Astronomers have used a powerful ground-based telescope to solve the mystery of how cosmic dust, which ultimately leads to the formation of planets, is created and how it withstands the harsh environment of a star-forming galaxy.

Although astronomers know that a supernova may be the primary source of space dust, it is still unknown how cosmic dust grains condense and grow. The astronomers used the Very Large Telescope, or VLT, operated by the European Southern Observatory, or ESA, in Chile, to observe for the first time the formation of cosmic dust in real time during the aftermath of a supernova explosion. The results were published in the journal Nature on Wednesday.

“By combining the data from the nine early sets of observations we were able to make the first direct measurements of how the dust around a supernova absorbs the different colours of light,” Christa Gall from Aarhus University in Denmark and the study’s lead author said, in a statement. “This allowed us to find out more about the dust than had been possible before.”

The astronomers observed a supernova -- which is the explosion of a giant star and can shine as brightly as 10 billion suns -- called SN2010jl at different times after its explosion at both visible and near-infrared wavelengths, and found that the dust began to form soon after the blast and continued to do so over a long period of time.

In addition, the astronomers also found that the dust grains were larger than one thousandth of a millimeter in diameter and formed rapidly in the dense material surrounding the dying star. While the grains' size is tiny by human standards, it is considerably large for a grain of cosmic dust, astronomers said, adding that this “surprisingly large size” helps them survive destructive processes in space.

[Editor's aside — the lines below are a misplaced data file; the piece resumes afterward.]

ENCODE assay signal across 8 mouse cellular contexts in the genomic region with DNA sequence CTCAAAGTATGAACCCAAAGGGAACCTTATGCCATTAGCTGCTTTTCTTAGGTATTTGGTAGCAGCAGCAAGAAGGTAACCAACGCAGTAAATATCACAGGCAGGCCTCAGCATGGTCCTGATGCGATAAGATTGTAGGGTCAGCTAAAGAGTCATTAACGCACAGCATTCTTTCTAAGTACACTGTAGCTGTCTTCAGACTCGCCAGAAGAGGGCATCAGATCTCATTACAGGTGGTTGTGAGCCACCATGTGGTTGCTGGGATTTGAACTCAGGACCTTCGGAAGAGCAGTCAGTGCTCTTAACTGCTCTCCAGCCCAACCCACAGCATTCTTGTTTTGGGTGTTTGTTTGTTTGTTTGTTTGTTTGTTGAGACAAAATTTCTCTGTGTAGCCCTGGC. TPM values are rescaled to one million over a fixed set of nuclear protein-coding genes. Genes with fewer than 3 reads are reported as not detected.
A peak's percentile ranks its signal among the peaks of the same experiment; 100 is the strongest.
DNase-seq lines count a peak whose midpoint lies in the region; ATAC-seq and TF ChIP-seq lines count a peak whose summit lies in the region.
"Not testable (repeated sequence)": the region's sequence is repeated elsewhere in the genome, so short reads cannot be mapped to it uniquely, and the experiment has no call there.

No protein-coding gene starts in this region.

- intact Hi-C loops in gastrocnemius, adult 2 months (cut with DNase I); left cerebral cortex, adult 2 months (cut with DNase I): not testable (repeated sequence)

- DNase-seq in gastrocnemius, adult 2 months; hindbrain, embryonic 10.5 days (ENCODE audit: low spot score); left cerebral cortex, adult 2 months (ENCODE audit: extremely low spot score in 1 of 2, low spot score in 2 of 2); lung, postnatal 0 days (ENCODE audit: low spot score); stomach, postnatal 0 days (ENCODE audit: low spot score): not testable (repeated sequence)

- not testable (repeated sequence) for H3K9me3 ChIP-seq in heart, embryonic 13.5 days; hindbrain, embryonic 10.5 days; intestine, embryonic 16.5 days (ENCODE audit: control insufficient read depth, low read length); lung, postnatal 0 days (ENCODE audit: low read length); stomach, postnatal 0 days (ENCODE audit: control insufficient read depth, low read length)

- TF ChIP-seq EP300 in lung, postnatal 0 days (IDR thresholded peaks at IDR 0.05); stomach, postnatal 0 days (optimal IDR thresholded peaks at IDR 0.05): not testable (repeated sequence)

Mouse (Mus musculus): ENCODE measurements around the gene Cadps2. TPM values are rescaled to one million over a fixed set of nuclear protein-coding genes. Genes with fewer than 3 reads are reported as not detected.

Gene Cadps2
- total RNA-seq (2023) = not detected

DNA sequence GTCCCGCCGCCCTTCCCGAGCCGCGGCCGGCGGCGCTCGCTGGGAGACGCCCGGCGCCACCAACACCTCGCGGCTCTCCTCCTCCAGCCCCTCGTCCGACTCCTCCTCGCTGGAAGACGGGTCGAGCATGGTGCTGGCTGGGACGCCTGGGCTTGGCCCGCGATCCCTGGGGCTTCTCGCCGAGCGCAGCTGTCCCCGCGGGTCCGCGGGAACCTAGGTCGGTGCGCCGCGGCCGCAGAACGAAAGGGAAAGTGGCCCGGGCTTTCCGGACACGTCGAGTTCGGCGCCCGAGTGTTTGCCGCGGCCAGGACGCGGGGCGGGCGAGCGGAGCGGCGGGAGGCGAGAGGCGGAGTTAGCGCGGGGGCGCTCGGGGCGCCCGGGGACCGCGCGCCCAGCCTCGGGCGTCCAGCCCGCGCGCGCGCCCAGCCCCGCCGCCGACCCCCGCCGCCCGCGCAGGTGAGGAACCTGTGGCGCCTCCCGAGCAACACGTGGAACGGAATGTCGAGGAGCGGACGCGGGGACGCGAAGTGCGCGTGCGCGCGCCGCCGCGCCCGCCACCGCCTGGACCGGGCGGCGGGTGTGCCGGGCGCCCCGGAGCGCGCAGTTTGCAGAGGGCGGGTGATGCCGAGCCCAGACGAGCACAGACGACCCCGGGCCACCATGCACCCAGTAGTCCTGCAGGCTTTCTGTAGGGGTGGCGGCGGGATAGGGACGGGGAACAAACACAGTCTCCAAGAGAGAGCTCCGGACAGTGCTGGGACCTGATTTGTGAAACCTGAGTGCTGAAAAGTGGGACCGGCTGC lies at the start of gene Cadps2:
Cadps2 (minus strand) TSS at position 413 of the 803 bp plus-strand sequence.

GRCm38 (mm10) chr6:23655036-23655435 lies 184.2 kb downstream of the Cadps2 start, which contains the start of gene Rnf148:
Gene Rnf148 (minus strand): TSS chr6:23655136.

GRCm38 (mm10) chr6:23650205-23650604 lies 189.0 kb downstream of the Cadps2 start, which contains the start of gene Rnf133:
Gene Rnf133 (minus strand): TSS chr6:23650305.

According to the astronomers, the new discoveries build on previous observations made by the Atacama Large Millimeter/submillimeter Array, or ALMA, of remnants of the supernova 1987A, or SN 1987A. ALMA first detected the remains of the supernova brimming with newly formed dust but astronomers could decode very little information about how the dust was formed.

“Our detection of large grains soon after the supernova explosion means that there must be a fast and efficient way to create them,” Jens Hjorth from the Niels Bohr Institute of the University of Copenhagen, Denmark, and the study’s co-author, said in the statement.

How Did They Form?

Astronomers believe that the new dust grains formed in material shed into space by the dying star before the explosion. As the tremor from the supernova expanded outwards, it created a cool, dense shield of gas ideal for the dust grains to thrive.

“At this temperature and density elements can nucleate and form solid particles. We measured dust grains as large as around one micron (a thousandth of a millimeter), which is large for cosmic dust grains. They are so large that they can survive their onward journey out into the galaxy,” Gall told Discovery News.